Taoyuan once struggled for survival wedged between the commercial and economic powerhouses of Taipei and Hsinchu. Amid widespread pessimism, Taoyuan has gone from satellite city to migration destination, from manufacturing center to high-tech hot spot; the transformation has been remarkable. Against this prosperous backdrop, it's hard to imagine that six and one half years ago the county government was virtually drowning in red ink.
When Chu first took office in 2001, Taoyuan County had an annual revenue of just NT$21.7 billion, not even enough to pay its NT$22.3 billion in county employee salaries, and posted a deficit of NT$10.9 billion on the year, while total county debt obligations amounted to NT$18.5 billion. The county's financial predicament of living beyond its means prompted Chu to resolve to forge its economic power.
With his background in business management, Chu began to operate his county as a corporate brand.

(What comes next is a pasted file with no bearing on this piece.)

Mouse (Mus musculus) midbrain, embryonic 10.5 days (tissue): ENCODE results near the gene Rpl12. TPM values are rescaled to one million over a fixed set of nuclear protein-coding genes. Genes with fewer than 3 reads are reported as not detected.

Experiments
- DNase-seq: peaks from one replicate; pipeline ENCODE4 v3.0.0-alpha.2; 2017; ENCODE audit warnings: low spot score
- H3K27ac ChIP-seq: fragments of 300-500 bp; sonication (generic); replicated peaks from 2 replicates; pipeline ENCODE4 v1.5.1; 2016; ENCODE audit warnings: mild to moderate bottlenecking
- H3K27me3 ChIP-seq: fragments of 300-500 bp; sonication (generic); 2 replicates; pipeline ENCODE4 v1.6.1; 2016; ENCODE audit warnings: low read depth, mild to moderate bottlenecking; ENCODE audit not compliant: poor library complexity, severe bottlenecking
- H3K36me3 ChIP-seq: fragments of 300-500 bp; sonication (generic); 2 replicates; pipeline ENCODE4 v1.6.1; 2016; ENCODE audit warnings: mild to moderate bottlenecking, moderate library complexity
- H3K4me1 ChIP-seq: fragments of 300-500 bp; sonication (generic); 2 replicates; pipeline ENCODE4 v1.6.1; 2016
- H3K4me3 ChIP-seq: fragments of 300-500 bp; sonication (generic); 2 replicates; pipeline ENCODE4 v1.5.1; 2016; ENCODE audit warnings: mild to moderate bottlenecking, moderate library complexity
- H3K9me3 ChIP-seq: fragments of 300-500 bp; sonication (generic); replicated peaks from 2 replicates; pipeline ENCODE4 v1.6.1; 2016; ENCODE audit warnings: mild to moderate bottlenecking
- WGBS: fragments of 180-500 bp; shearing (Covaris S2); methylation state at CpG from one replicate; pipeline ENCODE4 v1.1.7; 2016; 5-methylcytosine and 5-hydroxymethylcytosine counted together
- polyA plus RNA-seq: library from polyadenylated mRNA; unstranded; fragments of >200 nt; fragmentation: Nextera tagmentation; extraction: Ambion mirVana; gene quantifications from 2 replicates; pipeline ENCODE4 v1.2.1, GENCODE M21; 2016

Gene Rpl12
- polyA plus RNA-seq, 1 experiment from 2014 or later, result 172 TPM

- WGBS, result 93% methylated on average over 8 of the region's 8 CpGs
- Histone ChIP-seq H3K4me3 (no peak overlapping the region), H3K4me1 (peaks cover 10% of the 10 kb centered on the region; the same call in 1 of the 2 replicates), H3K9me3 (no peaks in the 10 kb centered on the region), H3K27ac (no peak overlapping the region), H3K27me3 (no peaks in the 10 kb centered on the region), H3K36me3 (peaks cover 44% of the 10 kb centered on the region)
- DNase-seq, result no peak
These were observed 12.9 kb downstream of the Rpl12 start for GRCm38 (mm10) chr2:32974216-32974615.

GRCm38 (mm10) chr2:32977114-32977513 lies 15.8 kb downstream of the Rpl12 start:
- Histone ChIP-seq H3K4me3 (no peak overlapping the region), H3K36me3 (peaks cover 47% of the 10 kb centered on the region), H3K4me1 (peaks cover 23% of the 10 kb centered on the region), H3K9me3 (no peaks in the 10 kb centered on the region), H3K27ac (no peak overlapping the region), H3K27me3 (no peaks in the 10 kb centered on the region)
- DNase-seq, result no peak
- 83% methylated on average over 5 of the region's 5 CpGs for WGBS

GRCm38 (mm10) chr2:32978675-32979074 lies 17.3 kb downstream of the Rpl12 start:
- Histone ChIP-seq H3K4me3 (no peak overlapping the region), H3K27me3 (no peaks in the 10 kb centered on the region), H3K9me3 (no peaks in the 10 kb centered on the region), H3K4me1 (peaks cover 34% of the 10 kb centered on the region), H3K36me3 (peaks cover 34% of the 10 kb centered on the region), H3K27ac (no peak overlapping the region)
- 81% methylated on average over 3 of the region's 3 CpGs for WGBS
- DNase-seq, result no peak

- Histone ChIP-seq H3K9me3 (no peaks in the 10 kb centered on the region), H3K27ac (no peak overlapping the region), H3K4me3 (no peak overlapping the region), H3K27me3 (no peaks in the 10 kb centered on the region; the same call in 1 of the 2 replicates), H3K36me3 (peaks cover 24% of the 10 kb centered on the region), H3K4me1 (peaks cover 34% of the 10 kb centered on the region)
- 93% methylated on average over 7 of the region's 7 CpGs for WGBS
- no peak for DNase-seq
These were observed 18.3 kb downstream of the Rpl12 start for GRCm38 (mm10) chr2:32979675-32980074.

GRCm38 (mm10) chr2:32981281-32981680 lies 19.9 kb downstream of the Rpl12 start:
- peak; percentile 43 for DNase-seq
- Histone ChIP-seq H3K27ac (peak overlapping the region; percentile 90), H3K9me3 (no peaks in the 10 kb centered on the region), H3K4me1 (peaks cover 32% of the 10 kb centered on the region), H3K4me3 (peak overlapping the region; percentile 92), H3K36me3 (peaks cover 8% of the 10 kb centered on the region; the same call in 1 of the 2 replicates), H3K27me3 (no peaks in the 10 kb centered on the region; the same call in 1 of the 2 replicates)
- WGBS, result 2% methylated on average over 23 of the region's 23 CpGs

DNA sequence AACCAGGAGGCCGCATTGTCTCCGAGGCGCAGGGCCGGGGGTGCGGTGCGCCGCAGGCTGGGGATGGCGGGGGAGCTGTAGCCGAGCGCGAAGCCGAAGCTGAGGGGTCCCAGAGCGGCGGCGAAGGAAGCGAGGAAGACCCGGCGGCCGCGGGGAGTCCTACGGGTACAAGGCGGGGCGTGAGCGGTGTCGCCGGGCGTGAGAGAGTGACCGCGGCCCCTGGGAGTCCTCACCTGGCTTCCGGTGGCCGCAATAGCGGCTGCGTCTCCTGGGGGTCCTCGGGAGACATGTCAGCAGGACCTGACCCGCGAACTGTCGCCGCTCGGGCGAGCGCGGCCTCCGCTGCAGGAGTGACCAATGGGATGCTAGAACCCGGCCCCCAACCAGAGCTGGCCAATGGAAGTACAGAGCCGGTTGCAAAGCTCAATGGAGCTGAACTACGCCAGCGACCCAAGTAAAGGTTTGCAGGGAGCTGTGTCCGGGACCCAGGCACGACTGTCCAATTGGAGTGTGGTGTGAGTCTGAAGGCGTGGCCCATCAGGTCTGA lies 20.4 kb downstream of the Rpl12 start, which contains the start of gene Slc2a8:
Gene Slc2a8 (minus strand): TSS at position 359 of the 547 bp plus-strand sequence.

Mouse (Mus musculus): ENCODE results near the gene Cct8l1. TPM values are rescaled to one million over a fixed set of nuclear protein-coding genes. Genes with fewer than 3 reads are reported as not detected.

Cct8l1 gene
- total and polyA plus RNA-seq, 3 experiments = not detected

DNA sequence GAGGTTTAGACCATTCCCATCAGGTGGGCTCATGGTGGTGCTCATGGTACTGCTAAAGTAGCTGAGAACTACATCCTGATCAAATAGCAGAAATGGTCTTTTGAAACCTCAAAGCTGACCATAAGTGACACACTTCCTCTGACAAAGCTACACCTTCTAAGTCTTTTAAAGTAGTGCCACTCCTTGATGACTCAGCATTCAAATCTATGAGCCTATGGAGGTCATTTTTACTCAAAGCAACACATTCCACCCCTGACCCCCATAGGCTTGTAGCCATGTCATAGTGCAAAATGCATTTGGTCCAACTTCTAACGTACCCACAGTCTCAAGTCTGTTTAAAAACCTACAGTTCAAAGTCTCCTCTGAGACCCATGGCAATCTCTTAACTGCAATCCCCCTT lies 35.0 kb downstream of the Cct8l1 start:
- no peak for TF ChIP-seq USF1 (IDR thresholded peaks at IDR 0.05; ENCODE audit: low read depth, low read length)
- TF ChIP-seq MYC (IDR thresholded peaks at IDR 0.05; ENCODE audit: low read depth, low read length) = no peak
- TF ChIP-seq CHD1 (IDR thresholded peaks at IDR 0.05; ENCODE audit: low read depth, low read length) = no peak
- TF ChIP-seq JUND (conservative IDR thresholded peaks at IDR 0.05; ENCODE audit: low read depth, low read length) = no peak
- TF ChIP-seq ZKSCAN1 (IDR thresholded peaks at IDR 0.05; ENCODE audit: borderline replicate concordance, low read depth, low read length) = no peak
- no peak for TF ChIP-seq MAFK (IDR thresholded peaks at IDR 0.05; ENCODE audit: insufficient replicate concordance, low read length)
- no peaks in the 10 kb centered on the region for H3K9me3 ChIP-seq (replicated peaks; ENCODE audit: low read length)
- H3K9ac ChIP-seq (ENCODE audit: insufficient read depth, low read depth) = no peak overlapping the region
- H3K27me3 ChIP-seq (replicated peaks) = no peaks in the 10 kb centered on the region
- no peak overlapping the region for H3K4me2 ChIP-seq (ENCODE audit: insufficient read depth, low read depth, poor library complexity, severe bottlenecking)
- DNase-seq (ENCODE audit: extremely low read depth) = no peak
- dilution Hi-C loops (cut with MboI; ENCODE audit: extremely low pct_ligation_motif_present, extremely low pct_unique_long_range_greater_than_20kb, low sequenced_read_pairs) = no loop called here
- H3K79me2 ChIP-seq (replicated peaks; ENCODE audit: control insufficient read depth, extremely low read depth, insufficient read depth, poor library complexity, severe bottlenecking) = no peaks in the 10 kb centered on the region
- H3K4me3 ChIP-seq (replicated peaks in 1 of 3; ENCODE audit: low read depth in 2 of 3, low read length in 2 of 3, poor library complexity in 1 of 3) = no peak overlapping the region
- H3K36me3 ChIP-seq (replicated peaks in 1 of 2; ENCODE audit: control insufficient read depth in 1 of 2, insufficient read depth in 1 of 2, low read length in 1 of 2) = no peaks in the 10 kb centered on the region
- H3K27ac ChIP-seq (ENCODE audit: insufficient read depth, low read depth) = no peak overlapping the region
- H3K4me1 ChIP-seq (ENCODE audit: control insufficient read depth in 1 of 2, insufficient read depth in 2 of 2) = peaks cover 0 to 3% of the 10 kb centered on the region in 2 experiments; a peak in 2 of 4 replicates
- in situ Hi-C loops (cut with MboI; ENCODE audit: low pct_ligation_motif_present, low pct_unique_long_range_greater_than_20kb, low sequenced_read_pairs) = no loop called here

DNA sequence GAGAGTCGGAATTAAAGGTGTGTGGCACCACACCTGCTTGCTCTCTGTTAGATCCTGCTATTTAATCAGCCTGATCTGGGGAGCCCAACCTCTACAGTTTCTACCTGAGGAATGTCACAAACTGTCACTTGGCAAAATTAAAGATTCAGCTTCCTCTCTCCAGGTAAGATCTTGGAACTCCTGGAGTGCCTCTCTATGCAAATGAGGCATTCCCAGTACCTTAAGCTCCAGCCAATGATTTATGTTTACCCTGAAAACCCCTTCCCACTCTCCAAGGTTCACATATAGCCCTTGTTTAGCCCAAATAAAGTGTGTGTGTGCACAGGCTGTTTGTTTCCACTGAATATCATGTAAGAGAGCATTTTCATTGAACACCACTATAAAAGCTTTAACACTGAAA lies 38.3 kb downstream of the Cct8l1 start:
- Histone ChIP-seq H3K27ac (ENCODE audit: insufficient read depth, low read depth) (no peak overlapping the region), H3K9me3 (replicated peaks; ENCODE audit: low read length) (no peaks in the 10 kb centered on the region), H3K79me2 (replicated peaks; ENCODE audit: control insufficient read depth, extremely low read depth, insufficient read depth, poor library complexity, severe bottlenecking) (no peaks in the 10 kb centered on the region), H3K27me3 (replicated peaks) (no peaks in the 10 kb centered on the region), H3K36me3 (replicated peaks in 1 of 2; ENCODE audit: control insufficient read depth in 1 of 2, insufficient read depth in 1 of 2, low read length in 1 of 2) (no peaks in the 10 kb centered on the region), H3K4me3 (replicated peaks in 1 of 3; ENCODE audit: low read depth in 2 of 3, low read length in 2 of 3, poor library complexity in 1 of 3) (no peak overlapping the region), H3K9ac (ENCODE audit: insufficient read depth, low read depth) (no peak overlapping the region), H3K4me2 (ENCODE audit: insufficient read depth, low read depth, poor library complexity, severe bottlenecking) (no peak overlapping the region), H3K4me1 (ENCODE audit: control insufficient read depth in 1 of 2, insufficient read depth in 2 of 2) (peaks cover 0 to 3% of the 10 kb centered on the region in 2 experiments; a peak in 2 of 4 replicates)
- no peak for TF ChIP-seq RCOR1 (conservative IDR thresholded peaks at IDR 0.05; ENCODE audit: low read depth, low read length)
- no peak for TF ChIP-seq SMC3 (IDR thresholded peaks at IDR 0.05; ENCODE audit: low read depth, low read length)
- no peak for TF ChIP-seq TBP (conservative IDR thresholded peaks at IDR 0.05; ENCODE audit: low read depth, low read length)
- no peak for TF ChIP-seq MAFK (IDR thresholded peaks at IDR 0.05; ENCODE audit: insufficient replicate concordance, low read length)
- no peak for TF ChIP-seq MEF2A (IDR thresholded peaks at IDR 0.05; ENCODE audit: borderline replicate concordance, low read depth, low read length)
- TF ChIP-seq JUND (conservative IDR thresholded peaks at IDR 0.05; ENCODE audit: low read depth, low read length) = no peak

Chu's first step in revolutionizing government efficiency was to set up a one-stop service window for businesses to aggressively attract commercial investment. His thinking was that with administrative efficiency, businesses would gladly locate in Taoyuan, bringing employment opportunities with them.
When companies set up shop in Taoyuan, the county's goal is to have them up and running within three months.
"Handle public documents at a leisurely pace? That's just not possible," says county Economic Development Bureau director general Randy Chiang, adding that in two years he has yet to receive a phone call in complaint.
As regards transport, Chu has integrated 33 urban development projects, and intends to complete a six-line mass rapid transit system within 10 years.
With more convenient transport and increased employment opportunities, the population has gradually begun to surge into Taoyuan. Once forlorn areas of the county are being increasingly replaced by vibrant street activity.
"Over the past several years the greatest change in urban character has probably been in Taoyuan," says Huang Li-ling, associate professor at National Taiwan University's Graduate Institute of Building and Planning. The county now leads the nation in the construction of new residential buildings. With development in Taipei City and County reaching the saturation point, Taoyuan, the urban area closest to Taipei, has become the destination of choice for people relocating from other parts of Taiwan.